Most mandarins at South Block – which houses India's ministry of external affairs - heaved a sigh of relief following the re-election of Barack Obama as the President and commander-in-chief of the United States of America.
A major reason of course is the continuity that this brings in America's foreign policy during a time of major political and financial turmoil across the world.
When he was first elected President in November 2008, there were fears in New Delhi that Obama would reverse or dilute the unprecedented India-friendly initiatives taken by his Republican predecessor George W Bush.
Bush's focus on a strategic relationship with New Delhi led not just to India being inducted into the elite 'nuclear weapons state' club, it started high-level interaction and discourses on almost 25 subjects ranging from energy, education, cyber-security, science and technology, health and women's issues, and intelligence and counter-terrorism, among others. More importantly, Bush accepted India's position that Kashmir was a bilateral issue.
But Barack Obama did not renege, he built on that relationship. Military and intelligence cooperation increased - US intelligence and pressure had a lot to do with the recent repatriation of terrorist suspects by Saudi Arabia to India.
The sides held 56 joint military exercises last year, and the two navies cooperate to keep the peace in not just the Indian Ocean region, but as far afield as the coast of Somalia and all the way to South Pacific.
India has ordered millions of dollars of military equipment from America, though US firms Boeing and Lockheed lost out to the France's Dassault in the $10 billion fighter aircraft order put out by India, pegged as one of the largest in the world. And so far, Washington has not offered to mediate on Kashmir.
Despite bickering over what the US sees as Indian protectionism, bilateral trade is likely to reach $100 billion in 2013, from the $86 billion in 2011-12. A bilateral investment treaty is under discussion. (To put it in context, US-China trade is pegged at $539 billion in 2011.)
Indian Americans — estimated at three million - have been increasingly punching above their weight in their adopted land, economically and politically. Interestingly enough, a recent survey in the US reportedly discovered that in the just-concluded elections, "about 20 per cent of Indian Americans who believed in Republican policies defected towards Obama camp." With more than 35 Senators on board, the India Caucus in the American Senate is by far the largest.
But does that mean smooth sailing in bilateral relations over the next four years?
Some critical US restrictions still remain in high-technology cooperation.
Earlier this year, India, which imports over 75 per cent of its crude oil needs, had to scale down its oil import from Iran from 16 per cent in 2008 to 10 per cent now to escape US sanctions.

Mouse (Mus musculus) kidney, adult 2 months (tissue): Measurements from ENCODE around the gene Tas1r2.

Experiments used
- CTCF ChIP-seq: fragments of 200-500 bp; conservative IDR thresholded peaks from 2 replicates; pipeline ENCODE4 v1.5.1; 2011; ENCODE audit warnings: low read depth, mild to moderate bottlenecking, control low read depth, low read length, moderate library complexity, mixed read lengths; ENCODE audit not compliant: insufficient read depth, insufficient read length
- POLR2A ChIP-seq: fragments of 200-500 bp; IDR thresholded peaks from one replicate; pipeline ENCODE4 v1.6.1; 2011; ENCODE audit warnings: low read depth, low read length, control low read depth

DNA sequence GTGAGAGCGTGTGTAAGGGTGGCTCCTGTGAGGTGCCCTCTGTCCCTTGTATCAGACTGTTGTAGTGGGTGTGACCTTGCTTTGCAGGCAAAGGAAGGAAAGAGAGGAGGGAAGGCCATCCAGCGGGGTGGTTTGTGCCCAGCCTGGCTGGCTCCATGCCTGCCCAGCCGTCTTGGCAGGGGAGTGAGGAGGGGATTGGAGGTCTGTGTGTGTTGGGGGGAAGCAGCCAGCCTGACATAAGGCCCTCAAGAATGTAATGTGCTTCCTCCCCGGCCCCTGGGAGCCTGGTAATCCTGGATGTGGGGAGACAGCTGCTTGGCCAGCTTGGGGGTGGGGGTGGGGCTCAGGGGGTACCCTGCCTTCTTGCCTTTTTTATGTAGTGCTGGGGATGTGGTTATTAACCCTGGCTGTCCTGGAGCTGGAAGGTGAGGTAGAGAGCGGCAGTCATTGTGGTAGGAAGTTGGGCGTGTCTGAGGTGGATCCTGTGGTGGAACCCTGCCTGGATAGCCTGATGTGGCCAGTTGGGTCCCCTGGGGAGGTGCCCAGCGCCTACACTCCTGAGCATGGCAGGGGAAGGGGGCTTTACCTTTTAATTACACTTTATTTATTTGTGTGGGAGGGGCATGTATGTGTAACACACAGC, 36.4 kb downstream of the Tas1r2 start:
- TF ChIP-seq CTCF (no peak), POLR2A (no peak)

Washington and New Delhi also differ over how to treat Pakistan, despite Indian admiration for the way Al Qaeda leader Osama bin Laden was taken out by US forces in Abbottabad, less than 100 km from Islamabad and Rawalpindi.
The slow pace of opening up of the Indian insurance, retail and defence sectors continues to irk American business. The two sides also have radically different views on tackling climate change.
Obama's strong anti-outsourcing views too worry India's IT majors, as does the tightening of the US business visa regime, though India Inc grudgingly accepts that this will be resolved one way or the other only when the Obama regime restructures its immigration policy as promised.
The proposed pullout of America's forces from Afghanistan too has India concerned, given Pakistan's aggressive attempts to regain leverage in Kabul.
Those talking of a burgeoning strategic relationship need to compare the joint statements issued following bilateral meetings between Obama with president Hu Jintao of China and India's prime minister Manmohan Singh in 2009, the first year of Obama’s presidency.
The first defines the relationship in a far more global and regional context than the latter does.
Some experts assert that the reason that neither Obama nor his Republican rival Mitt Romney mentioned India in their campaign was because both agreed that the two nations were on the road to a far deeper and meaningful bilateral relationship, and there was not really much to talk about there.
If that is indeed the case, then perhaps we too should believe what Barack Obama told the people of America after his re-election as President earlier today: The best is yet to come.
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Ramananda Sengupta is a senior editor and strategic analyst.